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Nelson Thomlinson School

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Nelson Thomlinson School

The Nelson Thomlinson School
File:School Crest.jpg
Motto Fide et Opris (Faith and Works)
Established 1714
Headmaster Mr David Samuel Northwood

High Street
England Coordinates: 54°49′18″N 3°09′21″W / 54.82172°N 3.15576°W / 54.82172; -3.15576

Local authority Cumbria
DfE URN Ofsted Reports
Students 1414
Gender Coeducational
Ages 11–18

The Nelson Thomlinson School is a comprehensive secondary school located in the market town of Wigton, Cumbria, England. The school's motto is the Latin phrase Fide et Operis, "Faith and Works". The position of Headteacher has been occupied by David Samuel Northwood since September 2012, after the former head, Janet Downes, retired at the end of the previous academic year.


As with many older British Secondary schools, The Nelson Thomlinson School has a prefect system drawn from the Sixth Form. However, instead of one Head Prefect or a Head Boy & Girl pair, there are five Head Prefects who each take charge on a particular day of the week. Former pupils of the school include TV presenter Melvyn Bragg and BBC newsreader Anna Ford.

The Sixth Form

Since 1997 their results have placed them in the top fifty comprehensive school Sixth Forms in the country and 5 times have been in the top 10. The school also has an excellent record of students going on to study at Oxbridge, with 5 students taking up places in 2011, and 6 taking up places in 2012.


The school enters students in the GCSE and A-Level examinations. Around 70% of pupils achieve 5 or more A*-Cs each year in GCSE examinations, and in terms of A-Level results, the school has been rated in the country's top 40 comprehensive school since 1997 . In a 2006 Ofsted inspection the school was judged to be an Outstanding school. In the most recent Ofsted inspection, May 2013 the school was deemed outstanding [1]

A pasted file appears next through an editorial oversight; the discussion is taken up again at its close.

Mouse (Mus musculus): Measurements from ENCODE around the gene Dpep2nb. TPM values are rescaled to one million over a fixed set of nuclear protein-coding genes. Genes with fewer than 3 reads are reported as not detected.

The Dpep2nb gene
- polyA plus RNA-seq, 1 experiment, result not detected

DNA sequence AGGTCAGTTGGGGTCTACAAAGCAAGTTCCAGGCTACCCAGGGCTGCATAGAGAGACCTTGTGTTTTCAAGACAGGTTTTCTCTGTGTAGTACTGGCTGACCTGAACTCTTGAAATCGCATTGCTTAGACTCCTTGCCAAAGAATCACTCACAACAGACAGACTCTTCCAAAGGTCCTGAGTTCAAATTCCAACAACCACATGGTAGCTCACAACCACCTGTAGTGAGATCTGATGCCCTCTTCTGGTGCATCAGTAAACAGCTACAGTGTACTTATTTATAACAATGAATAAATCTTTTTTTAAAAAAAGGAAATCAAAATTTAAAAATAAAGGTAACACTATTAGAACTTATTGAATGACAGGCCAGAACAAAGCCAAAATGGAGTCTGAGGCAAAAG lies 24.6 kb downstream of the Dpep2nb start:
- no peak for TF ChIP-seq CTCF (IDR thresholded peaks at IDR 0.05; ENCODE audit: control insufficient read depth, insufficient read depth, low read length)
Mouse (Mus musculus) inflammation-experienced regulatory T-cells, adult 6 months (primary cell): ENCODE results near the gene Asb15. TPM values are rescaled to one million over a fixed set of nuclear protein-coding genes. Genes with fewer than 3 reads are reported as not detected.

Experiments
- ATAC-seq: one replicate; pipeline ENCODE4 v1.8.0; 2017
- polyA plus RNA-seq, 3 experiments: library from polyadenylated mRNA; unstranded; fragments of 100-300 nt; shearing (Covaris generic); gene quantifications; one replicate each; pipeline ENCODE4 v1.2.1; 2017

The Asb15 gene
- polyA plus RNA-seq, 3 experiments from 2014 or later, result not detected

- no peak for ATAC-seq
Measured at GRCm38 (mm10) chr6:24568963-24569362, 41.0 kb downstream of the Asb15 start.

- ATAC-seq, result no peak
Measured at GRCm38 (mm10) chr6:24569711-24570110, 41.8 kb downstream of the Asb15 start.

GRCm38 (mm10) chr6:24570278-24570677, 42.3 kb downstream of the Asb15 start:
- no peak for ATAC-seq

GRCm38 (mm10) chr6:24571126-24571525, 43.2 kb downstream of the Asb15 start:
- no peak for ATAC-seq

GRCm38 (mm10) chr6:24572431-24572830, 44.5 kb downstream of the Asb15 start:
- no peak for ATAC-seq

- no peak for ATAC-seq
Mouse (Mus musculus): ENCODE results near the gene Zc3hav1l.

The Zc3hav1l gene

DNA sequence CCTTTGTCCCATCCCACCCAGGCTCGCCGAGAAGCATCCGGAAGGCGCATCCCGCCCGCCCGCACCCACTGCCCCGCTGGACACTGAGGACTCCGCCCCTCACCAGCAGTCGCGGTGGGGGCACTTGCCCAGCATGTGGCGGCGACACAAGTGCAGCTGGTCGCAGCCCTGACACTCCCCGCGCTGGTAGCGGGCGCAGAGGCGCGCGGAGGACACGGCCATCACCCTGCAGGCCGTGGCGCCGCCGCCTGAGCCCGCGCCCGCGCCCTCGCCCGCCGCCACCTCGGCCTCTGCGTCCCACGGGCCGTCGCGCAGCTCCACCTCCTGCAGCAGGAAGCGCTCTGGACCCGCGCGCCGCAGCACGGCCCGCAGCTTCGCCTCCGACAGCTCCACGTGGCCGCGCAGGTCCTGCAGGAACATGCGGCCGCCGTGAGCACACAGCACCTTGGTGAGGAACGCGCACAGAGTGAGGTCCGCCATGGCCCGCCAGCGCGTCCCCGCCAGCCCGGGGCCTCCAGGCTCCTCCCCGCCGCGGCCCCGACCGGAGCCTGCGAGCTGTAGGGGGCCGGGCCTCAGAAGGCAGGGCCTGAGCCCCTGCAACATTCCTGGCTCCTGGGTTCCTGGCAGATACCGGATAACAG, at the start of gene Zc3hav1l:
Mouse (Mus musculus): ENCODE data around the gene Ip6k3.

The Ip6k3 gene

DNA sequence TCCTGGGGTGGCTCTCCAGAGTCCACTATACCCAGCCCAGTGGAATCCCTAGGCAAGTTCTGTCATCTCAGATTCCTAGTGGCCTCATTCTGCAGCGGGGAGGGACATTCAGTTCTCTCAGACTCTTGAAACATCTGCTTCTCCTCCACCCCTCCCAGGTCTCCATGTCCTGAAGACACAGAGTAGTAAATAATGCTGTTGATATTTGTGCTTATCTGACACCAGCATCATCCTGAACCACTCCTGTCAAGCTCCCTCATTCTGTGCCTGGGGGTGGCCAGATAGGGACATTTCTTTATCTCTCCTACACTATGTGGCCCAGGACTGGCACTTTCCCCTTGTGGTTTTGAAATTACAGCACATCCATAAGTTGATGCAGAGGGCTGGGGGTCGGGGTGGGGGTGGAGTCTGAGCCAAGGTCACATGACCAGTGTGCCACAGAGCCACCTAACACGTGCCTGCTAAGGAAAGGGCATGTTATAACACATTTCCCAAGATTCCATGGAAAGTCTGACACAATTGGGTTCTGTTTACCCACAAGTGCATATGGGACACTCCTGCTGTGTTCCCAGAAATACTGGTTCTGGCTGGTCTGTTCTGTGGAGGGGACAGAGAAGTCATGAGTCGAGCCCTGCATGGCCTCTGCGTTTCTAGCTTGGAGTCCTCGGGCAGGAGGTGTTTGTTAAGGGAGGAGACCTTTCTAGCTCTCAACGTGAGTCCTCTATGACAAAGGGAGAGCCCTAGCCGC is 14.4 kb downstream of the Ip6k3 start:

Young Enterprise

The school's Young Enterprise teams have also performed especially well in the Young Enterprise competition over the past few years.

In 2003/04, the company "Panacea" won the Young Enterprise Carlisle Area Board prize for the first time in the school's history. Their awards included Carlisle Area Board Champions 2004, Best Trade Stand at the Easter Trade Fair, Best Company Report, Best Presentation, and First Place at the Exhibition Evening. A Panacea company member, Adam Scott, also won the Individual Achiever of the Year award. The team's gross revenue was £1610.58, which was the highest gained by all known competitors that year.

Panacea then progressed to the Cumbria County Finals in Kendal, but did not progress to the next round.

In the 2006/2007 academic year, the Young Enterprise team "Eläin" won three awards in the North Cumbria round: "Best Company Report", "Best Trade Stand", and "Best Overall Company" as well as second place for "Best Company Presentation". In the county round, the team won "Best Company Presentation", the "ICSA Good Governance Award", and won third place for "Best Trade Stand". The team came second for "Best Overall Company" in Cumbria. Eläin focused primarily on personalised goods for families and pets and was the largest team the school has yet entered into the competition, with eighteen members.

In the 2007/2008 academic year, NTS entered "Bagcycle" as the Young Enterprise entry. The team won first place at the December trade fair, and second place at the Cumbria Area award ceremony.

The Young Enterprise team for the 2008-2009 school year was Veg-Eco, the team performed well at the regional finals.


The Thomlinson Girls School (formed from Westmorland House owned by Isaac Pattinson and named after the cotton manufacturer John Thomlinson, and now known as the secondary modern school) in 1969 to form the Nelson Thomlinson Comprehensive School.

The Professional Development Room/Department

Arising from a successful bid for Mathematics and Computing College Status, the school has included a room specifically designed for lesson observation. It might look like an ordinary classroom; the only apparently unusual feature is a large mirror set into one of the walls. What appears to be a mirror, however, is actually a piece of one-way glass, Behind the glass is an observation booth, from which a teacher, or group of teachers, can observe the lesson and quietly discuss what is happening.


External links

  • The Nelson Thomlinson School website


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